After a lunch break near the Neptune Fountain the sky seemed to clear a bit and it stopped raining. Time to move on to our last Berlin location: East Side Gallery.
Two months after the official fall of the Berlin Wall, in November 1989, a project called the ‘East Side Gallery’ was started. An initiative that involved over a hundred artists who were asked to make murals on a remaining stretch of the Wall in East Berlin. It was the first time in history actually that the East side of the Wall that was painted on, something that was not possible before. During a period of six months the wall was decorated with brightly colored paintings from artists from all over the world. If it wasn’t for these paintings, this part of the wall would probably have been knocked down as well. It’s one of the three still remaining sections of the Berlin Wall and used to be a section of the former inner Wall.
Over the years, the irreversible march of time has affected the artworks. The weather, car exhaust fumes and souvenir-hunting tourists have left their mark, damaging the paintings. To try to save the artworks a large-scale restoration took place in 2009. Twenty years after the fall of the wall hundreds of paintings where restored or repainted. Despite all the efforts to preserve the wall and the artworks the project is still at stake…. Sections of the wall have been removed to give access to the river Spree from the O2 Arena and to create a passage to apartment buildings that are planned on the riverbank…. But still the East Side Gallery is believed to be possibly the largest (1,3 km) and longest-lasting open air gallery in the world. Up till today it is seen as an international monument of freedom.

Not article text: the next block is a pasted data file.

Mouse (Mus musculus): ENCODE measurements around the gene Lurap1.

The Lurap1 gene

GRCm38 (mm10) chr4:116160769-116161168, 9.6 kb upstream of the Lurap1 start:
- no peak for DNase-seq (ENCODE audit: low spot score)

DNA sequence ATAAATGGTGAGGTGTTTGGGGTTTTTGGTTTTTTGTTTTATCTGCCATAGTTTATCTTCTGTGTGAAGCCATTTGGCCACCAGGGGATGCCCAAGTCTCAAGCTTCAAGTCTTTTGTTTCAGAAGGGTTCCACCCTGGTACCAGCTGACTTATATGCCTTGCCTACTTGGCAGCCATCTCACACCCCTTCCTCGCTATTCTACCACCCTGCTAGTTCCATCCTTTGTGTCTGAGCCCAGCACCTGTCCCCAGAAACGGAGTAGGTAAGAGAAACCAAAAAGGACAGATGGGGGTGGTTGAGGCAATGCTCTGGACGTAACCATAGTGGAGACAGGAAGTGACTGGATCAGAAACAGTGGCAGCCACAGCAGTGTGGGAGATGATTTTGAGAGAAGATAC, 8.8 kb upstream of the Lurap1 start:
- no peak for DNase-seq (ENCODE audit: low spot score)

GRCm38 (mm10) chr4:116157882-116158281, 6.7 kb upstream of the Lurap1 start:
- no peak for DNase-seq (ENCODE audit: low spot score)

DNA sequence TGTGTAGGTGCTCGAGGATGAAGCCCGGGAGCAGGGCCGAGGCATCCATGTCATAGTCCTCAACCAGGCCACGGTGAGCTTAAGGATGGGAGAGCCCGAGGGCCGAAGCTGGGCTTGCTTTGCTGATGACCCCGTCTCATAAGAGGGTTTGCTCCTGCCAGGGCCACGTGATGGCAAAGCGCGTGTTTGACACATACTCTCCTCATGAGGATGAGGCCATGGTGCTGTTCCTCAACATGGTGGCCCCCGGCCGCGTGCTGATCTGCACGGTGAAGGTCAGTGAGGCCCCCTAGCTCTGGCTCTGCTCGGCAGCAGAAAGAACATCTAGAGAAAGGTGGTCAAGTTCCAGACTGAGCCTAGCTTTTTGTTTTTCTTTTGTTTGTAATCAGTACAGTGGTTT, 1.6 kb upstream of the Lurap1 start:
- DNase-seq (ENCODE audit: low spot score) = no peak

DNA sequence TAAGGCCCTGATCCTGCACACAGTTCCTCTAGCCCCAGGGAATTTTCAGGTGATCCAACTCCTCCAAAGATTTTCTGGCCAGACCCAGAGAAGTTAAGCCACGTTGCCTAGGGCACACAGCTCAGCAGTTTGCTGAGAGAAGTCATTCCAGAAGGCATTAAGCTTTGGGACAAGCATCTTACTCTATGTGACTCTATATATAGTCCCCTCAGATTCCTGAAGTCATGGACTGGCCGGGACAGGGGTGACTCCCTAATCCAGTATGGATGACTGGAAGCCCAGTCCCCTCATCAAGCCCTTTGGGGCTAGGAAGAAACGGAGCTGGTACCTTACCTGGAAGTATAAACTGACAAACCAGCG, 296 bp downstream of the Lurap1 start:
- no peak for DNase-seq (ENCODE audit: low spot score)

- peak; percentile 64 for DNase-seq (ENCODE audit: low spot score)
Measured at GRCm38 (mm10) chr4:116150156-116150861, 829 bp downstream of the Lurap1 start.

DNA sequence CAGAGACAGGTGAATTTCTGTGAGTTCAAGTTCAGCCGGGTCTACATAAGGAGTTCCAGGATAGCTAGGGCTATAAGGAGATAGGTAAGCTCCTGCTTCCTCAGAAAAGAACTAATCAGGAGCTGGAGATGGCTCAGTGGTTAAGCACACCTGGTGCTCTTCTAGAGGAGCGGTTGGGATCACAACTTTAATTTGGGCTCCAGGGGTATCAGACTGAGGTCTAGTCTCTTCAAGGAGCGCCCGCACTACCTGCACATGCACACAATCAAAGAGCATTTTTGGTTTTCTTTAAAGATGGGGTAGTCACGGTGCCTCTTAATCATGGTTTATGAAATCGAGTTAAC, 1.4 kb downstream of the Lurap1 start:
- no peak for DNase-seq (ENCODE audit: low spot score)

I hope you will enjoy the walk along the wall with me, I have placed the artists name below some of the photos we took in case you would like to look further…
Russian-born artist Gamil Gimajew’s mural is an explosion of colors, words, swirls, hidden faces and emotions.
Thierry Noir, who was born in France, came to Berlin in 1982 where he lived in a former hospital close to the Berlin Wall. After two years living closely to the wall he started to paint it. As this was a highly illegal act it had to be done at night and with great speed, simple patterns and colors were adopted defining Noir’s style. When the wall fell his simplistic paintings became a symbol of freedom. So it’s no coincidence that he’s one of the East Side Gallery artists.
The Walljumper jumping from West to East, from Kreuzberg to Friedrichshain, in a symbolic gesture of bringing freedom.
A last look across the river Spree, time to say goodbye to Berlin. We’re on our way to the airport. Venice will be our next stop…